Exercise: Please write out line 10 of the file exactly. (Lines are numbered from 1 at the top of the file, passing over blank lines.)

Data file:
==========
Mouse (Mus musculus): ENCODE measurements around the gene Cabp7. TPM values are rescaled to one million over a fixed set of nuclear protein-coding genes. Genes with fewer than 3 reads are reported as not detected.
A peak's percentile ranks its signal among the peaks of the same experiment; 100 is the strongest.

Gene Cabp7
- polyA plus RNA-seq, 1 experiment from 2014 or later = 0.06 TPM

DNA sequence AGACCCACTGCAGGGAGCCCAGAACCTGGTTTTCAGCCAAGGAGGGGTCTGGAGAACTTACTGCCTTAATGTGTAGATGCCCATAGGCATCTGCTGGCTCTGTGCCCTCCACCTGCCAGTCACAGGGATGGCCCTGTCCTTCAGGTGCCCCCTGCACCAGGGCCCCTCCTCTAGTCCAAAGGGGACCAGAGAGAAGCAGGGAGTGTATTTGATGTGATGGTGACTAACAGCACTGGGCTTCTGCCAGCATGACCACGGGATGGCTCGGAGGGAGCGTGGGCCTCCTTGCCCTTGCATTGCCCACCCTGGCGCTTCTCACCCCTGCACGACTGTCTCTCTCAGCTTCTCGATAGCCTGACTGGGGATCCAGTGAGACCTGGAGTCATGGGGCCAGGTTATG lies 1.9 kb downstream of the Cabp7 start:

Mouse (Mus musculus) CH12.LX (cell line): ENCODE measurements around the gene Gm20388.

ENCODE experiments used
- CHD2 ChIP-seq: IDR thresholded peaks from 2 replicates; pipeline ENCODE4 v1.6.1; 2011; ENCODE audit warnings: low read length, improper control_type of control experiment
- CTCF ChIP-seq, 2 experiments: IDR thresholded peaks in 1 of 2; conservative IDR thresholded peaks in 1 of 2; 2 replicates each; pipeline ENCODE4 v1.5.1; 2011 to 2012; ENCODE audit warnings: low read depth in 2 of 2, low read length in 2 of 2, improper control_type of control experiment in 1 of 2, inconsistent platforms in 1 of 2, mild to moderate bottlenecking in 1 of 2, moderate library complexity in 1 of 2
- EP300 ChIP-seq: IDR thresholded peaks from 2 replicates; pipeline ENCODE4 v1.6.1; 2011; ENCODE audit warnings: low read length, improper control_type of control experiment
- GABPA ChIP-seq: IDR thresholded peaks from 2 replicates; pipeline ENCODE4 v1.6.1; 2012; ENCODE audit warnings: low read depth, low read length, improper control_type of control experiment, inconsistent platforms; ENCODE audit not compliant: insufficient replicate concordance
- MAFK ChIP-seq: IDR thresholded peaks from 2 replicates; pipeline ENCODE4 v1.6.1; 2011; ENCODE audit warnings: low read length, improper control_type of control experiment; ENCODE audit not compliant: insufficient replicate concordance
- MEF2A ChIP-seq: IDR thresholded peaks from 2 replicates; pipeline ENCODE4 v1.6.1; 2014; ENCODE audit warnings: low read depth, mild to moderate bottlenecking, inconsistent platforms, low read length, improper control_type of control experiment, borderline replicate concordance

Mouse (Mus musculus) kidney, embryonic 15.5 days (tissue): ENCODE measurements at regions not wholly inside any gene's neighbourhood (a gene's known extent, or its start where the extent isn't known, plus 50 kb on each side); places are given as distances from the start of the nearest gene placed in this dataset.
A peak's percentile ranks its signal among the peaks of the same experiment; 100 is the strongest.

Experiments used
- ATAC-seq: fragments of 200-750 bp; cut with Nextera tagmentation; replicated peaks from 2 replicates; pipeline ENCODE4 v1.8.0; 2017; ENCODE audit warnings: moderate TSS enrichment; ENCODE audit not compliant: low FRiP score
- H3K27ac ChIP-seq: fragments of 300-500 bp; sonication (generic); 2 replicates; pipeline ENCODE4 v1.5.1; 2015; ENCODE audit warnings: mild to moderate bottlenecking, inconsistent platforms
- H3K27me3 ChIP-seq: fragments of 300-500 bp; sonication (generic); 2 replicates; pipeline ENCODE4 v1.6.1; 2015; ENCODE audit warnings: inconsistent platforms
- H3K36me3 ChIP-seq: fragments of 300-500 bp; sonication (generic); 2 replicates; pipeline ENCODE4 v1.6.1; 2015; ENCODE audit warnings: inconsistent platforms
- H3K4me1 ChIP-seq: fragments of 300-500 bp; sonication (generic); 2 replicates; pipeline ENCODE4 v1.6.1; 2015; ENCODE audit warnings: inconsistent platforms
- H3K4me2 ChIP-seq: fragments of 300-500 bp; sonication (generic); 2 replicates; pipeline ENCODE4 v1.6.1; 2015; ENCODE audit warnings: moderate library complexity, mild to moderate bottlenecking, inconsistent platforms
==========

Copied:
- EP300 ChIP-seq: IDR thresholded peaks from 2 replicates; pipeline ENCODE4 v1.6.1; 2011; ENCODE audit warnings: low read length, improper control_type of control experiment